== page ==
- Includes: Greater Lansing Islamic Center; Cristo Rey Community Center; Van Buren Intermediate School District; Golightly Career and Technical Center
- 12 classes completed
- 141 total graduates
- Includes 12 districts that, together, extend Cooking Mattersprogramming throughout the entire state!
- 54 classes completed
- 540 total graduates
- 50 classes completed
- 504 total graduates
Together, Cooking Matters Satellites throughout the state have completed over 139 classes and graduated over 1400 participants!
As you may have heard, everyone’s favorite volunteer coordinator-Vani Sohikian- is leaving Cooking Matters. Without a doubt, this qualifies as a grade-A bummer, but I can’t help but be proud of Vani and wish her well on her way. Vani is known by Cooking Matters staff as an exceptionally hard worker and a true pleasure to have in the office. To our volunteers, Vani is their warm welcome to the program, the go-to contact and a consistent reminder that their work really counts (and to sign up for classes). It only takes a few minutes in one of Vani’s classes to see how much she really cares about this program and its participants. Her ability to connect with and engage participants is something to be admired, and her impact here has been profound. OK, enough praise- it will go to her head. Let’s find out what the future holds for our friend and coworker!
Where is your new job and what will you be doing there?
The Institute for Population Health in Detroit. It is replacing the Detroit Health Department, which is very exciting. I will be working as a nutritionist for the WIC (women, infants and children) department.
What do you look forward to at your new job?
I look forward to working with the individuals who benefit from the services provided by the institute and learning more about public health services offered to Detroit citizens.
What was your favorite type of class?
Adults. I like the older ladies.
Do you have a favorite CM recipe?
I have many. I love the apple crisp and the southwestern black eyed pea and corn salad. I also like the kid’s cucumber sandwiches and the peanut butter and banana pockets…
It’s so hard to pick! I have a few favorite moments. One of them is when one of my participants in Pontiac on the last day of class said that she had gone to the doctor that morning and her blood pressure, which had always been a problem, was completely normal because she was changing her diet. Another favorite moment of mine was when I was helping Jake with a demo for kids, and we made the tuna boats, the kids were like, “this is the best thing I’ve EVER had!”. It was funny because kids usually hate tuna!
What will you miss most about CM?
The staff! Also working with volunteers and learning new things all the time. I will also miss those moments when you know you’re really getting through to participants.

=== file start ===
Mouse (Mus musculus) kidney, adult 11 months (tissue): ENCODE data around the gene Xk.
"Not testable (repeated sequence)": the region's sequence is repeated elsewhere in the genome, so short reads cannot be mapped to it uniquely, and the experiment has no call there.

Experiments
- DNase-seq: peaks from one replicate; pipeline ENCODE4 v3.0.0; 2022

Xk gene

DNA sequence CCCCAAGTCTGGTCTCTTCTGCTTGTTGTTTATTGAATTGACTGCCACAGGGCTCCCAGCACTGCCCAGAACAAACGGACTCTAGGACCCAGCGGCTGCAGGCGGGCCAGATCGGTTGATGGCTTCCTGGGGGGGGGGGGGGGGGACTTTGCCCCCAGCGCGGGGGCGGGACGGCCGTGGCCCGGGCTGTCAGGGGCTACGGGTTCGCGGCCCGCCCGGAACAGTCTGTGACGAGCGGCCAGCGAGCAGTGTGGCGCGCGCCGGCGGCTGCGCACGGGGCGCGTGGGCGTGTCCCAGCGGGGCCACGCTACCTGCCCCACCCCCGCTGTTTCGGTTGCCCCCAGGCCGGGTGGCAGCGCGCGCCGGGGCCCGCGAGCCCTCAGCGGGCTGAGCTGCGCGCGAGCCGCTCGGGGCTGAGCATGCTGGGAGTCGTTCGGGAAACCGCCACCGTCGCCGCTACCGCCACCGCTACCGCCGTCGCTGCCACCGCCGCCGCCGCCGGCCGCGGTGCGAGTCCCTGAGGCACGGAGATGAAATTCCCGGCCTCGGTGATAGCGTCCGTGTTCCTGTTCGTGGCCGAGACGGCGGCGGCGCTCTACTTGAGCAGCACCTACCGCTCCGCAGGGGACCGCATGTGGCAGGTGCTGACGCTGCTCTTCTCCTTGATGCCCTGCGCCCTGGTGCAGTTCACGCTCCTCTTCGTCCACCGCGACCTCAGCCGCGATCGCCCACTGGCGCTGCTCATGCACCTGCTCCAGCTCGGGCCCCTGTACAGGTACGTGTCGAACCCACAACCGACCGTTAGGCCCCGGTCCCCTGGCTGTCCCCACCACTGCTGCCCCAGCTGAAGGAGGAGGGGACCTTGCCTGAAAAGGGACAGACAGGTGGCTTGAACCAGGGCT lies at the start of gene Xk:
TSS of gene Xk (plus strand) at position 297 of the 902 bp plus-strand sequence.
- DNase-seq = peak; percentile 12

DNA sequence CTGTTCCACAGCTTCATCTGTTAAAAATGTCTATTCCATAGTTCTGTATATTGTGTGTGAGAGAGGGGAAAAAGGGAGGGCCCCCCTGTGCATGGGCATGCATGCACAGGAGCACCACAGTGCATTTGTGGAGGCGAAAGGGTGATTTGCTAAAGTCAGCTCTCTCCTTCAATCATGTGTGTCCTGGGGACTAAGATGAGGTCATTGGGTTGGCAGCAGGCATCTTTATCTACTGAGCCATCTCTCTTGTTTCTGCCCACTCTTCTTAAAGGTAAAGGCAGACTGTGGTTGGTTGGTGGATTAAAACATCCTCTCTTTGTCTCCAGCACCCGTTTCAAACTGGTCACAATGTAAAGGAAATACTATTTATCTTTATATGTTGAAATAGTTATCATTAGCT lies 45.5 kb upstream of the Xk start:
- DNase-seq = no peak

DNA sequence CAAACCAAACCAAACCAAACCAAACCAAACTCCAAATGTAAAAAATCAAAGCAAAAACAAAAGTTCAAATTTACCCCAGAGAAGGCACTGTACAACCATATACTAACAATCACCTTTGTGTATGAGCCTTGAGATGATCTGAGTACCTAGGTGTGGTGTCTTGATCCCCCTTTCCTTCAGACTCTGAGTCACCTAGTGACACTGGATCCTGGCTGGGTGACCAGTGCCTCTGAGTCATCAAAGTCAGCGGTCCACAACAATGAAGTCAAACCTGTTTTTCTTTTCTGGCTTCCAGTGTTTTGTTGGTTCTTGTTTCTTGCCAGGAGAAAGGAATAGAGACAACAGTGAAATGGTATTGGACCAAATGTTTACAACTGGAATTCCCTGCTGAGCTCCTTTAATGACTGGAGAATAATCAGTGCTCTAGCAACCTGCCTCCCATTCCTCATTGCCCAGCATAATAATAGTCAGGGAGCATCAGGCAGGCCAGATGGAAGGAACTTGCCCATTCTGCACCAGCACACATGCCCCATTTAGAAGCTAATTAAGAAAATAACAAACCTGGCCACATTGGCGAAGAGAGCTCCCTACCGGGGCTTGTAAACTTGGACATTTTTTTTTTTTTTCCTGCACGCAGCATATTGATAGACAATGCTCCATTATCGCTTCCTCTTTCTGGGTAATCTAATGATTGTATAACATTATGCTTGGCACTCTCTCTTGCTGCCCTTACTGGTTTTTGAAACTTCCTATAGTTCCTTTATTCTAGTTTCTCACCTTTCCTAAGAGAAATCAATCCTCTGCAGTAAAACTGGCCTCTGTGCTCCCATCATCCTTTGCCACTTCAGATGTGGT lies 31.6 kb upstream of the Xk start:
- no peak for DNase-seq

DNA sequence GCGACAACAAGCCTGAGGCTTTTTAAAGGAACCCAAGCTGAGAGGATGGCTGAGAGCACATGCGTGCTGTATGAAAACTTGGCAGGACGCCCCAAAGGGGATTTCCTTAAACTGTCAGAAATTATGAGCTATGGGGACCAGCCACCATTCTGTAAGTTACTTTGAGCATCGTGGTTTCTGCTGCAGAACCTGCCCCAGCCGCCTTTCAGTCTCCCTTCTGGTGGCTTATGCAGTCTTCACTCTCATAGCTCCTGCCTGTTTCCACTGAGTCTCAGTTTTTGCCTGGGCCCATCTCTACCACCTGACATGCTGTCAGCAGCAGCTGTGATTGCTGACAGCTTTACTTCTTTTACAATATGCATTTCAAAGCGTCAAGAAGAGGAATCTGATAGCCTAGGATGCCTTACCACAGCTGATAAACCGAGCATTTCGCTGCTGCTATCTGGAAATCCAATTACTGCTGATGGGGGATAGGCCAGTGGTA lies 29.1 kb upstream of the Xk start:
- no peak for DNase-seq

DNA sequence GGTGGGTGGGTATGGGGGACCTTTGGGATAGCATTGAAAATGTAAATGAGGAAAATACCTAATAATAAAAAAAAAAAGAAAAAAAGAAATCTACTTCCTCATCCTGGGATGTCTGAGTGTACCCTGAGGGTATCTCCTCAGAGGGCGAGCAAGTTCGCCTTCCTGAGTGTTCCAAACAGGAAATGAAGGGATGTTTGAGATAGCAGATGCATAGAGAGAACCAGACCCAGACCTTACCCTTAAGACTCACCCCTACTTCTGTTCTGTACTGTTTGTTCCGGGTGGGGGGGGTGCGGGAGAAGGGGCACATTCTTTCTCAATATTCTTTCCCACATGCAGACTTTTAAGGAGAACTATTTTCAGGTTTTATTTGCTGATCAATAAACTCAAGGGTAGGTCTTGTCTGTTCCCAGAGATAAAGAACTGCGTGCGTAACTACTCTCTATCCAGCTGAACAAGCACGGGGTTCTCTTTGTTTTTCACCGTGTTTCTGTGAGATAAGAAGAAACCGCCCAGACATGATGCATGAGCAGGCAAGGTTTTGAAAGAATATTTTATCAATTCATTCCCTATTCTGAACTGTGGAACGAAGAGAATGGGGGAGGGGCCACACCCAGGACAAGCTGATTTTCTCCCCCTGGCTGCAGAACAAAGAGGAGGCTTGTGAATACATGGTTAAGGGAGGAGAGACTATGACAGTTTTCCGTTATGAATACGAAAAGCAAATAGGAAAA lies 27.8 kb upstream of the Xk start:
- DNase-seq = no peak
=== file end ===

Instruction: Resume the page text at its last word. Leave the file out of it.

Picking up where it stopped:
Finish this sentence: Cooking Matters because:
We all have to eat!
Thank You Vani, for all your hard work. You will be missed.
And don’t worry, she’ll be back to volunteer as soon as she is settled in her new job!
Editor’s note: We welcome popular mom blogger Bree Glenn to our blog today as she writes about national Eat Better, Eat Together month.
The hubs and I make a concerted effort to eat dinner together, with the kid, every night. With both of us working full time, that sometimes doesn’t happen. But, I’d say we hit the mark at least 95% of the time.
Being a mom and wife who works full time sometimes makes it difficult to get a hot, healthy meal on the table. Lucky for me, I have a wonderful husband who is well-versed in the kitchen and often jumps in, when I can’t be there to get it done.
Often times, I’ll have the hubs and/or the kid assist me with food prep. It’s a great way to cut down on the time it takes to prepare a meal, and it brings us all together in a fun activity. Another way I save time is to use the Crockpot.
By cooking a meal for us to eat together, I’m not only ensuring we eat a healthy meal, but I’m also ensuring I get some time with my guys to just sit down together over a meal and talk about our days – about how work was for the grownups and how school was for the kid. It serves as a way for us to connect, in our busy, busy lives. I know this will only become more and more important as the kid gets older.
When I was a kid, eating dinner together as a family was a big deal. I can’t imagine a life of not sitting down, at a table and eating at least one meal a day with my family.
Making time to eat together as a family is not only important to the family unit, but according to Washington State University when families eat together:
· Children do better in school and have fewer behavior problems.
· Teenagers are less likely to use alcohol or drugs.
· Communication between children and adults improves.
· Children understand their family’s values and traditions.
· Meals are more nutritious and healthful.
October is National Eat Better, Eat Together Month. I encourage you to click here for more information, recipes and ideas on how you and your family can start the tradition!
Bree Glenn blogs on The Mom with Moxie about living life, to the fullest and finding humor, in life’s little – and not so little – messes. She’s a wife, mom and PR exec trying to juggle family, work, life and everything else. As someone who has dealt with health issues, weight issues, financial issues, job issues, etc., she feels she can provide a unique point-of-view, on life – and how to live it to the fullest, despite whatever trials life may throw at you. She’s also an avid supporter of social media and enjoys connecting with online friends and meeting new ones through Facebook, Twitter and Pinterest. Bree and her husband, MenDale, live in a suburb of Detroit, Michigan, with their son, “The Kid.”